Many classes teach students how to be effective fireground officers, but these are limited to strategy and tactics. The one course I haven’t seen is one on how to be an effective officer at other times-when you aren’t on the fireground. For volunteers, this is almost 80 percent of their fire career. Whether you have been elected, appointed, or promoted to any rank as a fire officer, unless you have the skills to speak properly and understand people, you are going to fail. If you have not been taught how to do this, you will never learn properly on your own. Many people learn to fight fire through experience. As they answer each alarm, their memory banks record the experience for future reference.

There aren’t many actual “Boss” classes. It is more like, “Ready, Set, Command! Here’s your rank; go lead.” We need to learn about people before we start ordering them around. In personal interactions, we deal with a variety of personalities. Since you cannot be taught “personality,” you have to learn how to deal with the vast and infinite number of them. This applies to anyone who wants to be an effective fire officer-not just new officers but also seasoned officers who may need to refine the skills of managing, directing, and controlling personnel.

This information provides a shortcut to achieving success by understanding why people act in certain ways. In most cases, this is based on common sense. But if it is common sense, then why do some officers have problems interacting with their personnel and supervisors? I hope these insights will save officers from the ridicule of the lessons it takes many all too long to ultimately learn. Finally, this will provide an avenue for personal growth and, most importantly, the steps to gain self-confidence.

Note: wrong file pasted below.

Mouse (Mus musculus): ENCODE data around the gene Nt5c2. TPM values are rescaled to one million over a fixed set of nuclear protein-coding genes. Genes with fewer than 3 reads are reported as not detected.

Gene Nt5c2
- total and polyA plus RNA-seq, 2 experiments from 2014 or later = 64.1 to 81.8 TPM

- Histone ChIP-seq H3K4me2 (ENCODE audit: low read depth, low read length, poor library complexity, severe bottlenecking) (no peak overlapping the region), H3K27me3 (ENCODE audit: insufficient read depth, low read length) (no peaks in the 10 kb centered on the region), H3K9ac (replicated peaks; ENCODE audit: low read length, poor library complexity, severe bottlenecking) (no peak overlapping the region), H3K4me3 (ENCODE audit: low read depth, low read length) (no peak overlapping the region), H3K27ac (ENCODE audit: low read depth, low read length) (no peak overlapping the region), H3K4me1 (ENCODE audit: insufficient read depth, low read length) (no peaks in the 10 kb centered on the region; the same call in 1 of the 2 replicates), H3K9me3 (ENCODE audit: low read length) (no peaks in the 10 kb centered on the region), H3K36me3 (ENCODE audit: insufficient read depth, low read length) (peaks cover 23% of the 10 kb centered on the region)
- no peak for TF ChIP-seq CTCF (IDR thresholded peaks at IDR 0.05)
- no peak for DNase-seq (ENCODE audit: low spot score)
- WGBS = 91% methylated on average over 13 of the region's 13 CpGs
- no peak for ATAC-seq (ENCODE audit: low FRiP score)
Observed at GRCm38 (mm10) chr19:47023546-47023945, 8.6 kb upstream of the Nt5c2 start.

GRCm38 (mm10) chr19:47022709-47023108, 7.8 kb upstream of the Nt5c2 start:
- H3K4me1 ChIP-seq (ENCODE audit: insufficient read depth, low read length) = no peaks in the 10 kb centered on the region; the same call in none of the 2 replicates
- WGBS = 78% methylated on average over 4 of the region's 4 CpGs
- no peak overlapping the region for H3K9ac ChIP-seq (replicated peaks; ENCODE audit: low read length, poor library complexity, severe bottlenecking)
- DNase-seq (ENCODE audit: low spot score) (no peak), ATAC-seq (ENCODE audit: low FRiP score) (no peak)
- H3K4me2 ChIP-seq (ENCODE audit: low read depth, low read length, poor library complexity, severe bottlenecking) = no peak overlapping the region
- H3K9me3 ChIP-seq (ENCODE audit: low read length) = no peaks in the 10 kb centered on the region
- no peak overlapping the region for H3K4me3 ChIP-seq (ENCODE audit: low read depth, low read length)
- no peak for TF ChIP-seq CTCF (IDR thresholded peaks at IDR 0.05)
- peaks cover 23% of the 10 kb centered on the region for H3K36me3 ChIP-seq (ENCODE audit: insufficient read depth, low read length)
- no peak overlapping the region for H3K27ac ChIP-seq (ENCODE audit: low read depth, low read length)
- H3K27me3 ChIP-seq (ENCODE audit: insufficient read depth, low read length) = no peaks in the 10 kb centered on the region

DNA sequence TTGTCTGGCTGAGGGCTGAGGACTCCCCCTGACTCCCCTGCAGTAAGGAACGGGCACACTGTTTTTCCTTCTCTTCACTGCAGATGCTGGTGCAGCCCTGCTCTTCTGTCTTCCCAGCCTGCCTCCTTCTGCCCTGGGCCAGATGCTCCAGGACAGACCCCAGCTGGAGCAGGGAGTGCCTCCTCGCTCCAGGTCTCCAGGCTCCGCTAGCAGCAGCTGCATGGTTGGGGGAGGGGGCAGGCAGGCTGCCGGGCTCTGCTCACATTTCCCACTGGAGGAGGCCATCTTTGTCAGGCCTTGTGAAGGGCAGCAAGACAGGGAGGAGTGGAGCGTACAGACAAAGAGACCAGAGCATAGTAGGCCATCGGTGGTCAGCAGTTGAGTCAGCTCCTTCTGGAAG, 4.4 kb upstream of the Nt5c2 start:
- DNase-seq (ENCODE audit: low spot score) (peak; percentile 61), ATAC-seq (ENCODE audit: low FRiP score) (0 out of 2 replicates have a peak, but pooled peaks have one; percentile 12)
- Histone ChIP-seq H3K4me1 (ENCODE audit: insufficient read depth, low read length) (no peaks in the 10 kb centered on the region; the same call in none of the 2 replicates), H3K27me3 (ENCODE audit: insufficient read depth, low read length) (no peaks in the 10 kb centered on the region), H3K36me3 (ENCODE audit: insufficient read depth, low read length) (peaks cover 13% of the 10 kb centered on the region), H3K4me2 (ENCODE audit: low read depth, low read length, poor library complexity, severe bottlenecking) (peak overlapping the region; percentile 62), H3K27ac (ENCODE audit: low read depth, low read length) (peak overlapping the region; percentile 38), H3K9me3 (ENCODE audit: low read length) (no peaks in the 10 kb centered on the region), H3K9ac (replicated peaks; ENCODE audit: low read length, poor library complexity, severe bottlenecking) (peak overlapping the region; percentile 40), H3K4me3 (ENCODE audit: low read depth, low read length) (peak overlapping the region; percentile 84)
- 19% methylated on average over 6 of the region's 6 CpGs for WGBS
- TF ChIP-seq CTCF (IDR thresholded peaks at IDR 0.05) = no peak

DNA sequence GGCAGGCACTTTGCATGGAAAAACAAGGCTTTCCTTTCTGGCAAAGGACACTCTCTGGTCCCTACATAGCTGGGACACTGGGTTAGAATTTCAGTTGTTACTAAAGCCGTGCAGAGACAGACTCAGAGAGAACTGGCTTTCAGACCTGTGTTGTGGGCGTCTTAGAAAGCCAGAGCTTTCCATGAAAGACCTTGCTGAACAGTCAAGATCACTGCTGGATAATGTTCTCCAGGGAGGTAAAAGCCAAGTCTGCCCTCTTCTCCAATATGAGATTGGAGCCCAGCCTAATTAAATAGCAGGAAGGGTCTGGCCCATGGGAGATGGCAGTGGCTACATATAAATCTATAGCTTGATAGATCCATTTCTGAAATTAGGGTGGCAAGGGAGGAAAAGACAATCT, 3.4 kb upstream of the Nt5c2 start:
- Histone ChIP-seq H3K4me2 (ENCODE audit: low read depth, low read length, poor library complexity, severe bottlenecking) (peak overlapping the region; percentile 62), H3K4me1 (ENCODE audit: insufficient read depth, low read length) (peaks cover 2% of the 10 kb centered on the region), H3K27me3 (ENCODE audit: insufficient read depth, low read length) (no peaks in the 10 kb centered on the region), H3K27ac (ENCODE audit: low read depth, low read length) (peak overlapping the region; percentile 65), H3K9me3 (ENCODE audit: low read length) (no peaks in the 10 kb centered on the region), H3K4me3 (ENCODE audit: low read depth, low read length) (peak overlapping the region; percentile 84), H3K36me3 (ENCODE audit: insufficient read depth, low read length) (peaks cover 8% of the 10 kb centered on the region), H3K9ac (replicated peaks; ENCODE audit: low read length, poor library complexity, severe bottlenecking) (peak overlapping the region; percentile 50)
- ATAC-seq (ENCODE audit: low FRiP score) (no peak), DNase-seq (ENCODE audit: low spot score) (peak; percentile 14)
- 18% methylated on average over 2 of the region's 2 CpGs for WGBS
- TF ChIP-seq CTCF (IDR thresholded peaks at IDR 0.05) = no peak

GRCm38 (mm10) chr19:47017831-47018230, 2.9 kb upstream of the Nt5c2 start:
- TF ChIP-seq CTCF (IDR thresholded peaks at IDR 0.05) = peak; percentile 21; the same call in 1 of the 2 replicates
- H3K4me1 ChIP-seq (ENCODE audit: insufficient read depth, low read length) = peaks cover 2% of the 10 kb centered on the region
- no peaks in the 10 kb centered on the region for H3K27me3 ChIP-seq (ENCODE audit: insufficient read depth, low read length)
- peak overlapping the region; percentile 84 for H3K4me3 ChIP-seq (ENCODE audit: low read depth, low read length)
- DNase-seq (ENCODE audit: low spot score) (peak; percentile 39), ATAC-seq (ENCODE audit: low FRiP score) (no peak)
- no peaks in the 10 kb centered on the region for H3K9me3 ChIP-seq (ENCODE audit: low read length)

The need for this sort of training is based on one of the best quotes I heard when I first became a lieutenant many years ago. It stuck with me as I moved up the chain of command, and I have held it close to me since I became captain: “If you have to keep telling people you are the boss, then guess what, you probably aren’t!” (Captain G. Petti)


Everyone wants to be considered an effective manager. The best way to be effective is to understand what you require in a successful manager. Define realistic goals for yourself, adapt those goals set forth by your superiors, and apply these goals so that your subordinates will adopt them efficiently and completely. While you are doing all of that, you still need to maintain a good working relationship with those under your command and make sure the “big boss” is happy. Sound difficult? It is, but it can be a bit more manageable if you learn some basic skills.

By detailing these items and by learning and understanding the ideas and definitions presented here, I hope you will gain a better idea of how to master the art of being a good fire or rescue manager. These management techniques are taught skills at first and later are refined through personal adaptation, self-learning, and correction. Anyone who feels these skills can be learned “along the way” is seriously mistaken.

In most cases, today’s fire and rescue officers are left to learn on their own. Most have no backgrounds in management; by the time they get halfway decent at their jobs, their term of office ends, they are transferred, they retire, or they simply move on. Then their position is given to some other untrained soul. To paraphrase a statement I once heard: “If you are taught by an incompetent, you have no choice but to become one!”